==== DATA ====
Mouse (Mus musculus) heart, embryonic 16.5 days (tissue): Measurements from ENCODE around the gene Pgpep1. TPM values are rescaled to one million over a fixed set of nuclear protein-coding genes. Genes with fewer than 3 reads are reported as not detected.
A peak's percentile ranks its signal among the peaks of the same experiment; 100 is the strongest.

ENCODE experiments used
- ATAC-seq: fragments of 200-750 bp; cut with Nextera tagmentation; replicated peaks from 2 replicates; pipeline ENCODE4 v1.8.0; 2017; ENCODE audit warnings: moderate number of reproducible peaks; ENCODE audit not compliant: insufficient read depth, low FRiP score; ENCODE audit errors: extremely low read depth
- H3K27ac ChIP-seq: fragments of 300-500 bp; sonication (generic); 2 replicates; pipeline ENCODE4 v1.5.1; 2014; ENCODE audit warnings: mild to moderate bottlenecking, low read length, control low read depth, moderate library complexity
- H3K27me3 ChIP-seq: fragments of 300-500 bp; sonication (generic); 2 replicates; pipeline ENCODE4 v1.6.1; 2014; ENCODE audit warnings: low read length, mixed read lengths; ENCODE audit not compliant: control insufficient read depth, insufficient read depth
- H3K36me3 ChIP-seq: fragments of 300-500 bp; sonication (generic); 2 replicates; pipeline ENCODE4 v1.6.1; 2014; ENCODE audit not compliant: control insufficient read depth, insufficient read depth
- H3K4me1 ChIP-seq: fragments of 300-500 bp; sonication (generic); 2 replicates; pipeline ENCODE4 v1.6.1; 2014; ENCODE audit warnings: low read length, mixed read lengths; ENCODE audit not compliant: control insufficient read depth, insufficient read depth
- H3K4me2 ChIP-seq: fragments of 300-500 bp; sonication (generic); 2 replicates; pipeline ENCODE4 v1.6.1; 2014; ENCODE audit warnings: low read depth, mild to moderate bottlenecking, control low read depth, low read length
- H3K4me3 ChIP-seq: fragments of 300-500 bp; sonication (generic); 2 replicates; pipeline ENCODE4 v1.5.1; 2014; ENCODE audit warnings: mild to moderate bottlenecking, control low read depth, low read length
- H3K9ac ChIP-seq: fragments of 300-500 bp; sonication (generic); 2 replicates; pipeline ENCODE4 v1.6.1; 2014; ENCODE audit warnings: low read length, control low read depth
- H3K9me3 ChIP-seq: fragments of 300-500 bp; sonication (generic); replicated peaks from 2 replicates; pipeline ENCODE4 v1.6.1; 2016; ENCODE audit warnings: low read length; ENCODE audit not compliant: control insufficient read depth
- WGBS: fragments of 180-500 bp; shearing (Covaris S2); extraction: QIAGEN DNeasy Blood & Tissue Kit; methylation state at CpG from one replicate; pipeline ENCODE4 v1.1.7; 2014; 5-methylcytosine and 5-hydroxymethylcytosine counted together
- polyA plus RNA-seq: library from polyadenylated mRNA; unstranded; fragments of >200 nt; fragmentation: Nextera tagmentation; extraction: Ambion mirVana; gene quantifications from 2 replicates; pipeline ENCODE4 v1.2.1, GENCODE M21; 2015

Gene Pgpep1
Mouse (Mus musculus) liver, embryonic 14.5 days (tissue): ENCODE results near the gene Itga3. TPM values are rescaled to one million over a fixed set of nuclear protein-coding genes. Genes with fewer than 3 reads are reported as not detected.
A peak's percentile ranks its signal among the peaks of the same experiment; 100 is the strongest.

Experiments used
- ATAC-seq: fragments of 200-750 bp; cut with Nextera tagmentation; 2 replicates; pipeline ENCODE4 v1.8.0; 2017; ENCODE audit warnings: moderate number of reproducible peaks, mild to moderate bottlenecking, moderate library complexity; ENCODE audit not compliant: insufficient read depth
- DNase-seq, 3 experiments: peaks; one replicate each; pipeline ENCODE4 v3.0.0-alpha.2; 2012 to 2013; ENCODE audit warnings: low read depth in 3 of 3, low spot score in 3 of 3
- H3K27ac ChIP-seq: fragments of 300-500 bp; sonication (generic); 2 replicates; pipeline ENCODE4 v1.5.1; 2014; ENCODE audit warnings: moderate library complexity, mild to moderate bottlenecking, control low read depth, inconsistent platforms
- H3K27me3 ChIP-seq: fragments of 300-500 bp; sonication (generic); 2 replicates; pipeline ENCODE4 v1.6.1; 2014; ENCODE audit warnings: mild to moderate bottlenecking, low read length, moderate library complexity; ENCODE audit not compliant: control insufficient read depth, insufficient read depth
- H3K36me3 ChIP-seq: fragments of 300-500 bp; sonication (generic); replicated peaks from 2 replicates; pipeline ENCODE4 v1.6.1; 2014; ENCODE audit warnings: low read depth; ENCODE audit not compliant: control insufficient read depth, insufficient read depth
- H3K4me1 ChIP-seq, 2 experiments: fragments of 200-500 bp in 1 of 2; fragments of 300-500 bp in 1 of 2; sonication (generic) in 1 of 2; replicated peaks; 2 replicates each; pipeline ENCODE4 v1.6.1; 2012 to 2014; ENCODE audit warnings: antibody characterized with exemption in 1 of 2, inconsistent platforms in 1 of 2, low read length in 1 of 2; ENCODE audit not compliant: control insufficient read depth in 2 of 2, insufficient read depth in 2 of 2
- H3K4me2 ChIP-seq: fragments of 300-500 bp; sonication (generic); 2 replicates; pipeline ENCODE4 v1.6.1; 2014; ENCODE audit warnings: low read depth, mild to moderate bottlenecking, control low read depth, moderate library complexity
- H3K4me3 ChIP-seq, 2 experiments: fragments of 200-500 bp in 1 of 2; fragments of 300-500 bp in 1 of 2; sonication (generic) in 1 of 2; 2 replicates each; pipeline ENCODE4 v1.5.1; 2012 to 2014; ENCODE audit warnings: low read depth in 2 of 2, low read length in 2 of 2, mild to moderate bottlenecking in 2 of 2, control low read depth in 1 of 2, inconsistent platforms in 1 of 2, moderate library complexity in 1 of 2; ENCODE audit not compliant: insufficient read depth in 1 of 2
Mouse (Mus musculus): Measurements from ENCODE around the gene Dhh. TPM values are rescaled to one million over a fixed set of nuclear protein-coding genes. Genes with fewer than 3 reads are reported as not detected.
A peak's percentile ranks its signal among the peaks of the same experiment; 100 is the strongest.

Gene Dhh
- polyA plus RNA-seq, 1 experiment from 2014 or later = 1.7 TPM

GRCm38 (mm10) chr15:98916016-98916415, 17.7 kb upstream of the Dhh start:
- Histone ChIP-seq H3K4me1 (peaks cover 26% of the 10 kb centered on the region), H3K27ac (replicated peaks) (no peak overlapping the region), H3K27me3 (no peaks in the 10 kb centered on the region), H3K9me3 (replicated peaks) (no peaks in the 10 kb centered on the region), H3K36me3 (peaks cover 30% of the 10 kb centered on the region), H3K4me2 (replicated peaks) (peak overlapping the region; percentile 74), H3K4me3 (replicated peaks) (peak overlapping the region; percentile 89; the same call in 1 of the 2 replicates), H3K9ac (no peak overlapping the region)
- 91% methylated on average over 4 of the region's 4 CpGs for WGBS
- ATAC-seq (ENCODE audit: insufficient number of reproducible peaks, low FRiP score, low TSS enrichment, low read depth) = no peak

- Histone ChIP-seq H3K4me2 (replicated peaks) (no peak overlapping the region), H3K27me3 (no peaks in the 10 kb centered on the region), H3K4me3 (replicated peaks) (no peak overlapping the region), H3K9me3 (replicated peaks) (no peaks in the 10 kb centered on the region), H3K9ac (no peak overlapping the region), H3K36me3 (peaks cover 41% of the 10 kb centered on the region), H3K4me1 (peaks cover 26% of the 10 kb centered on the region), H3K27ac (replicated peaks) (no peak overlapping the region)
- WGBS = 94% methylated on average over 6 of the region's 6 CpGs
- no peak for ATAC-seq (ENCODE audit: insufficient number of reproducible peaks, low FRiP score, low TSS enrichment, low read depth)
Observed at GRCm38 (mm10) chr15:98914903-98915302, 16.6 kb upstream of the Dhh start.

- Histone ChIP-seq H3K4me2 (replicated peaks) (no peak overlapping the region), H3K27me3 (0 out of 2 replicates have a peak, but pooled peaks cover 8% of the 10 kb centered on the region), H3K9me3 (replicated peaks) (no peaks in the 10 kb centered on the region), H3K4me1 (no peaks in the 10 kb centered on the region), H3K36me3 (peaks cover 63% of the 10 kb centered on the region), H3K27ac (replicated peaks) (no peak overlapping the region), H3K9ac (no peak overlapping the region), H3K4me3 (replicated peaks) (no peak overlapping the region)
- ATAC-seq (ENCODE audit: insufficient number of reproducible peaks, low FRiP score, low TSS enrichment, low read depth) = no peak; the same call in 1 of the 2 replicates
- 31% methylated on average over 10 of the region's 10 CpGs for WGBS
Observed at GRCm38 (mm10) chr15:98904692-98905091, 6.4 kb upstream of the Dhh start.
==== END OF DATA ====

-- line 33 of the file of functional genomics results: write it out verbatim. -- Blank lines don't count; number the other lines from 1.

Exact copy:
- 91% methylated on average over 4 of the region's 4 CpGs for WGBS